I've been thinking over the last few days of what has happened in the world over the last twenty years and how it's dovetailed with my own life.
November 9, 1989 was a tremendous day--the day the Berlin Wall came down. It was a few weeks before Thanksgiving in my senior year of high school, and we were talking about it nonstop in my European history class with Mrs. Parker. (She liked to say that she had much in common with Queen Elizabeth 1, being a strong woman with red hair.) For me, it was an amazing but not totally unexpected moment. I had spent the previous year in Model UN representing the USSR and Hungary, so I had been following the progress of history in Eastern Europe. I was just a kid, had never been overseas, but the thrill of reading about momentous events in world history as they happened was one that I will never forget. It was a feeling that lasted though the late 90s, when I wrote a thesis on Russian foreign relations and worked on technical assistance programs in the former USSR. (Foreign Policy magazine has a gallery of photos from the year.)
It's hard to believe that it was twenty years ago. There was so much optimism about the future of humanity. Francis Fukuyama wrote about "the end of history." The only sour taste for me was hearing about how Ronald Reagan won the Cold War. He and Margaret Thatcher were did very important things, no doubt--in particular, recognizing Gorbachev as an agent of change and giving him credibility. But I've got to think that Gorbachev and his allies had a lot more to lose if things had happened differently. Gorby, we easily forget, was temporarily toppled by a coup two years later. He's still reviled in his own country for giving away the Soviet empire.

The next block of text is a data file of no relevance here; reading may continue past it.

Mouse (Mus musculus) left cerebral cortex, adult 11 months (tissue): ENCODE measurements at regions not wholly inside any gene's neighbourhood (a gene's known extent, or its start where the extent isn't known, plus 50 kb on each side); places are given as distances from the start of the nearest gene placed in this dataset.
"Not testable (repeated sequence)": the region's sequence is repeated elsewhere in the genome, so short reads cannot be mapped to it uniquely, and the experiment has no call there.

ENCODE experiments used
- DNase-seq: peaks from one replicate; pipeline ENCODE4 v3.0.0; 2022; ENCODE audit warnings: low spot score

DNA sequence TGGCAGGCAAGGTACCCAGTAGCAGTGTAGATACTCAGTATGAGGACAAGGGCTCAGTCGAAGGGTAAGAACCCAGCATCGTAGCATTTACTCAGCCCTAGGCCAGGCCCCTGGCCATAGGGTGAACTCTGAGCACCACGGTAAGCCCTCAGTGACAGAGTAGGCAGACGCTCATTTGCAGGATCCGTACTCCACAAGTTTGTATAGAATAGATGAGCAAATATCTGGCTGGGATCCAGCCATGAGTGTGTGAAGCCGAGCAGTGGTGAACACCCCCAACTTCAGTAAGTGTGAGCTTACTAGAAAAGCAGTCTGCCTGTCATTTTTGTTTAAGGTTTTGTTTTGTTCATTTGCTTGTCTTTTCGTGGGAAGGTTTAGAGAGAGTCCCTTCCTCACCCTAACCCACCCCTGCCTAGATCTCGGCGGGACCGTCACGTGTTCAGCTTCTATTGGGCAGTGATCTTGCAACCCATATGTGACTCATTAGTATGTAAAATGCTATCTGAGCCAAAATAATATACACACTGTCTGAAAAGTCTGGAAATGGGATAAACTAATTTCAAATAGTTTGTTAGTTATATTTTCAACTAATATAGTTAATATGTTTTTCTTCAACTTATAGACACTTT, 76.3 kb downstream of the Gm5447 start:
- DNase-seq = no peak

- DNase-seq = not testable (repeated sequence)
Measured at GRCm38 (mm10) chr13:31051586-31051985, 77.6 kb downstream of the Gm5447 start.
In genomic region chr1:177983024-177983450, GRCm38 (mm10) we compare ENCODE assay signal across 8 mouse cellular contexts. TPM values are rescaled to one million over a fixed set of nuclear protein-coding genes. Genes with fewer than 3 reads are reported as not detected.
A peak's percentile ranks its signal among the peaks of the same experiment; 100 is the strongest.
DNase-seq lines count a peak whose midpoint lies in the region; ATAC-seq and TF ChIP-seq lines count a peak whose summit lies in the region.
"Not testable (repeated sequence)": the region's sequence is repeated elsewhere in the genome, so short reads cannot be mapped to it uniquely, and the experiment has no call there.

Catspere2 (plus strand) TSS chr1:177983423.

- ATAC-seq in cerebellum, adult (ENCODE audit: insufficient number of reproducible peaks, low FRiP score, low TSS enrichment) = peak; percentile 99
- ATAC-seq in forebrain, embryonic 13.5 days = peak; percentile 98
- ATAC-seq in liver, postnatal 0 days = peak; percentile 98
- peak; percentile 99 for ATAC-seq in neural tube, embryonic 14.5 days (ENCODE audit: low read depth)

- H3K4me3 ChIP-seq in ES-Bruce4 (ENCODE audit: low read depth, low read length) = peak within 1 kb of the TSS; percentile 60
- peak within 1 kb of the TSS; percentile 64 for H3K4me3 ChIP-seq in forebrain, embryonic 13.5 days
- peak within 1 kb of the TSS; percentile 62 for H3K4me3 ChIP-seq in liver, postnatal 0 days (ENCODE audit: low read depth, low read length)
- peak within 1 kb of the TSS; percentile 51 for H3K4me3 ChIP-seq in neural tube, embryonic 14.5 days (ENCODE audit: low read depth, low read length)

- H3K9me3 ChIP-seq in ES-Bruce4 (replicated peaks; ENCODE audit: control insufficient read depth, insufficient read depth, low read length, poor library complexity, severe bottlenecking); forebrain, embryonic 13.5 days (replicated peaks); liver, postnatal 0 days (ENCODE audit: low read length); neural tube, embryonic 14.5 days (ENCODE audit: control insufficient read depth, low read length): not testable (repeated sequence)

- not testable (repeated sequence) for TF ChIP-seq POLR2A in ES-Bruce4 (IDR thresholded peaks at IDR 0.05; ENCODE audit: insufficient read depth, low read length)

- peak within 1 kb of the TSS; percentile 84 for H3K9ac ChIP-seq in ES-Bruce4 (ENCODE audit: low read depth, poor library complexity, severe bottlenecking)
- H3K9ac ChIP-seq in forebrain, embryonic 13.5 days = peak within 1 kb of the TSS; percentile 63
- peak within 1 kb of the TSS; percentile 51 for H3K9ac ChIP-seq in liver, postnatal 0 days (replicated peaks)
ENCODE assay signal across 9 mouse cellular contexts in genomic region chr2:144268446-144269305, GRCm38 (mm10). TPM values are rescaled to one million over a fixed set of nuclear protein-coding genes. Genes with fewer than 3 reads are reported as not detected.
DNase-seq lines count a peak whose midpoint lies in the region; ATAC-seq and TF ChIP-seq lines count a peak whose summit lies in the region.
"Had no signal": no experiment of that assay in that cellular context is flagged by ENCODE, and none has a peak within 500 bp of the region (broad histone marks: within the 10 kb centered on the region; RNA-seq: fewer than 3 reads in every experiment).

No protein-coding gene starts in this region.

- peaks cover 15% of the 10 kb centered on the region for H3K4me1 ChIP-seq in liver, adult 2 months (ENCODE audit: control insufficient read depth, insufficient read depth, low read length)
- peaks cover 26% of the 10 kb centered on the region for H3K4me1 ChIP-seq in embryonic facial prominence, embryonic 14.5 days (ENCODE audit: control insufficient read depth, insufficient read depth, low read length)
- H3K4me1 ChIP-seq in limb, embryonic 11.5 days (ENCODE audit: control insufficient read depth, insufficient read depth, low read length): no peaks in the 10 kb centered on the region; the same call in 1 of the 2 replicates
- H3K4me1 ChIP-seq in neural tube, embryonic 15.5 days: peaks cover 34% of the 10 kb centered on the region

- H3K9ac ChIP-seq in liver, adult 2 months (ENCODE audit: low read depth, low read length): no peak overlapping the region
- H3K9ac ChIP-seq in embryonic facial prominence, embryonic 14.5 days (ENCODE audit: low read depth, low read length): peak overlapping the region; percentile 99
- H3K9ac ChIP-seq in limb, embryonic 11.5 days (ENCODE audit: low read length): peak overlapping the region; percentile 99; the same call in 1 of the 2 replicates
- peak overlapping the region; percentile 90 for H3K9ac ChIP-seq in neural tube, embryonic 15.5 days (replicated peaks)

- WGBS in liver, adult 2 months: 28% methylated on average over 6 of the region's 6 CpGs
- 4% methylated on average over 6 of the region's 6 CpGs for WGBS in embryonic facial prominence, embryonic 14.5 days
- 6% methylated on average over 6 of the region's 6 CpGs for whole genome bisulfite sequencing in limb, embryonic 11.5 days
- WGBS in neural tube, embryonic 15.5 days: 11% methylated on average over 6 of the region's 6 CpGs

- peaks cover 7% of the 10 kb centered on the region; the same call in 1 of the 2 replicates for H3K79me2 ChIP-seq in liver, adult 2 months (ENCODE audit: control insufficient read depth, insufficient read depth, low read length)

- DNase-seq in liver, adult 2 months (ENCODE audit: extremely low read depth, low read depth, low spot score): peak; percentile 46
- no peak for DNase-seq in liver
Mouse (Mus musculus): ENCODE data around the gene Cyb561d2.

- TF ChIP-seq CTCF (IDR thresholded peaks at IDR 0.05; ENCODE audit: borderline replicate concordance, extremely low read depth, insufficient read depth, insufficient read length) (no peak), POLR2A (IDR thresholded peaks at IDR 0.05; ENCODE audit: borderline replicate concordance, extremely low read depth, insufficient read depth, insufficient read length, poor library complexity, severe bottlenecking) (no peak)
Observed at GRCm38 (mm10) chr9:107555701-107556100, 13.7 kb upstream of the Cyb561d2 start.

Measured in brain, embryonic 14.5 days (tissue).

And ten years ago, I had just moved back from New York. The Yankees had just won a world championship under Joe Torre in the old ballyard. I was back in Washington working after finished graduate school, interned for AIG, and interviewed for a job in the World Trade Center. I think often about how, for very different reasons, neither of those edifices exist any more. I'm grateful for those experiences, but have come out of the last decade with a great sense of faith in how things have worked out, and how they will hopefully continue to do so.
I didn't have a cell phone, didn't use e-mail that much--how different things were then. Which is why it's so interesting to me that the Yankees have just won the World Series for the first time in nine years. I will confess that I'm a long-time Yankee fan. My primary allegiance is to the Nationals--I waited 33 years for a hometown team--but have rooted for the Yanks since I was a kid. So it made me very happy to see Derek Jeter and the lot win for the first time in a long time.
So, I think this is one long meditation on "plus qu'il change, plus que c'est le meme chose." I'm continually tickled by the order of things, and count my blessings. I'll hopefully be doing the same thing twenty years from now.